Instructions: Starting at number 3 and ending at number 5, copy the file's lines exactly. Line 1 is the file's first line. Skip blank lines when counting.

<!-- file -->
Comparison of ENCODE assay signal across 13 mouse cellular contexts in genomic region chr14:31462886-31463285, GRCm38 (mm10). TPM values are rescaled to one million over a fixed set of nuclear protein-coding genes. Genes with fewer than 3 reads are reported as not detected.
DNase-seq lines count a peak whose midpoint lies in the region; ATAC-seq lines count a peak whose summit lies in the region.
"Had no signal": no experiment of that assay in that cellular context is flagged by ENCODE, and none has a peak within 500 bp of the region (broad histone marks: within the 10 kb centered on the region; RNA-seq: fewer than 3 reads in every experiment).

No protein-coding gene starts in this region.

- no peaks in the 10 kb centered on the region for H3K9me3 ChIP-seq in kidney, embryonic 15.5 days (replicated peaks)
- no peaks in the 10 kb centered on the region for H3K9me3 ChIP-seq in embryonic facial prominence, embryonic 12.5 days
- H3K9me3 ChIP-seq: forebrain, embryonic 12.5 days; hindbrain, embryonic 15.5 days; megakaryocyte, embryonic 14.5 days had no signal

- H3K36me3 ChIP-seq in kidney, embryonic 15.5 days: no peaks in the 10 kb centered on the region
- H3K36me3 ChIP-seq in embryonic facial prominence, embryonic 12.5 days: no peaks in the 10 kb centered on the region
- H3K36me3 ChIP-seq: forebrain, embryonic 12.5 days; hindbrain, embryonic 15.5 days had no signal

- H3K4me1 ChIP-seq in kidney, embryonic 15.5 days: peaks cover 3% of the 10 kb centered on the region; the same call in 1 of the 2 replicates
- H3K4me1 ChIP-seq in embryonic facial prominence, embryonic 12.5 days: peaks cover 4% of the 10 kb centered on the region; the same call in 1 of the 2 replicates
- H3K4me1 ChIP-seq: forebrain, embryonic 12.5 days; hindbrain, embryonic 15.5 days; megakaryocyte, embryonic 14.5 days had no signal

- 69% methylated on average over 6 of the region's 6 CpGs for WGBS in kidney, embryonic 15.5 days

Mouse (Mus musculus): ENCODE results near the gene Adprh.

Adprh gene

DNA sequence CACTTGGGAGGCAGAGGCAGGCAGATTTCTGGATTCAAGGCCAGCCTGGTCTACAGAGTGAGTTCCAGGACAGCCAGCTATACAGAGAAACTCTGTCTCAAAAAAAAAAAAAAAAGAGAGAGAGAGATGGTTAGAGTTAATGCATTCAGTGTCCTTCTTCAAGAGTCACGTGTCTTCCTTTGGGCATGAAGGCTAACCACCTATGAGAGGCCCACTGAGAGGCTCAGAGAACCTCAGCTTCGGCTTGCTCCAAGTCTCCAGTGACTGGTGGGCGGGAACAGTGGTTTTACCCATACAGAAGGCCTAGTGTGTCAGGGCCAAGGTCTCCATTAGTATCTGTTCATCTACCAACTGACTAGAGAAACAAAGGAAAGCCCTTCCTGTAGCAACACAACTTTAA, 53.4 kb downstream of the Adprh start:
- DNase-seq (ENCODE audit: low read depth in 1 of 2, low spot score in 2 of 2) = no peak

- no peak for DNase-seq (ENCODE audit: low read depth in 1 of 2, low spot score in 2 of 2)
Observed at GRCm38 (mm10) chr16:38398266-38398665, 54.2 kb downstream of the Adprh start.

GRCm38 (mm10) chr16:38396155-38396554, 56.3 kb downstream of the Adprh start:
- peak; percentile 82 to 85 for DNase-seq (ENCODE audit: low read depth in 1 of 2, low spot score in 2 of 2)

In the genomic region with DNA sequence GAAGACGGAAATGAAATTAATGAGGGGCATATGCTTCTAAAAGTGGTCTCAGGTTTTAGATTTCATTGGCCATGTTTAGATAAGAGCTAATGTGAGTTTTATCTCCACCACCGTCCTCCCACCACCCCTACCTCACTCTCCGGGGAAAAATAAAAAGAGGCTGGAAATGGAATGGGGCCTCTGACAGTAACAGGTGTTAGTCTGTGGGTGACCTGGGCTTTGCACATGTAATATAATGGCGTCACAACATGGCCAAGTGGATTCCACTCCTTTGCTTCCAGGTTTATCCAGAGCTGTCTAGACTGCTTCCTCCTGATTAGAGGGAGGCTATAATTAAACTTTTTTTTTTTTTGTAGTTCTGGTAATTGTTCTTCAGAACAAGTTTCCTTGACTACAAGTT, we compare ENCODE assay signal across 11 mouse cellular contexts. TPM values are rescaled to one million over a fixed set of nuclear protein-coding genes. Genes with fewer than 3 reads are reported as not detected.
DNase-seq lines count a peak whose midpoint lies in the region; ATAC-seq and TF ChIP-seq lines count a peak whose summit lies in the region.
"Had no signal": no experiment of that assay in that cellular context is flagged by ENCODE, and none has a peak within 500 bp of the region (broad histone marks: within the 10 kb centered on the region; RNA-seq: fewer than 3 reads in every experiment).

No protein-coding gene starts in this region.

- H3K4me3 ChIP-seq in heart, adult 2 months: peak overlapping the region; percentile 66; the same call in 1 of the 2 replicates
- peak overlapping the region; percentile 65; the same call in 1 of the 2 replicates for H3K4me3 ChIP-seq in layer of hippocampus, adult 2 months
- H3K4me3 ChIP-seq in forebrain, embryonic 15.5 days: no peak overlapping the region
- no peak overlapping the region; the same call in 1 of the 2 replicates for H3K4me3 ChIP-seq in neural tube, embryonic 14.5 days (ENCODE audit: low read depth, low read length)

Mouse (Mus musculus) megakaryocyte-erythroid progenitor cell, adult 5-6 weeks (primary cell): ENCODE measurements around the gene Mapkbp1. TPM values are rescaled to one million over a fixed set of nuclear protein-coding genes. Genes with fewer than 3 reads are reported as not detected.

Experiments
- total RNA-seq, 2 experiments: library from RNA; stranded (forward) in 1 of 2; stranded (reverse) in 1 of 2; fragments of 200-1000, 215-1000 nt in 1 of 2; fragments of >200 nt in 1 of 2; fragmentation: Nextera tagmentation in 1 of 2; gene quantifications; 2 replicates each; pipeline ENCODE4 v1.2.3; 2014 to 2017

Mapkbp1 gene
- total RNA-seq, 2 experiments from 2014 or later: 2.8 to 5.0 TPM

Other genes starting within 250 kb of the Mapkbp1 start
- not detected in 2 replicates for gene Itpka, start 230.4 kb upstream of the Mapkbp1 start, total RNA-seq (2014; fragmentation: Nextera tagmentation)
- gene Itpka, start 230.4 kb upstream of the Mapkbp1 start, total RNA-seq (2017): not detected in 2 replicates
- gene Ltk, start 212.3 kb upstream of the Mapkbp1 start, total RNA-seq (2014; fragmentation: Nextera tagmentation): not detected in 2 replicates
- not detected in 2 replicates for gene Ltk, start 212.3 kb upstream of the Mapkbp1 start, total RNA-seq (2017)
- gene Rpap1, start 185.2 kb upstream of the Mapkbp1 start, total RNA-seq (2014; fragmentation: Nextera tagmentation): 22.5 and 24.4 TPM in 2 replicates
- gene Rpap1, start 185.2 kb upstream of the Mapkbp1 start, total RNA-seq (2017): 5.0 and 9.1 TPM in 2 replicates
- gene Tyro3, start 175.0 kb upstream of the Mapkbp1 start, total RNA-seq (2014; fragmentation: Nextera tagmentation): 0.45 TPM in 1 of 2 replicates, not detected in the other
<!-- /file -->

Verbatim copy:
"Had no signal": no experiment of that assay in that cellular context is flagged by ENCODE, and none has a peak within 500 bp of the region (broad histone marks: within the 10 kb centered on the region; RNA-seq: fewer than 3 reads in every experiment).

No protein-coding gene starts in this region.

- no peaks in the 10 kb centered on the region for H3K9me3 ChIP-seq in kidney, embryonic 15.5 days (replicated peaks)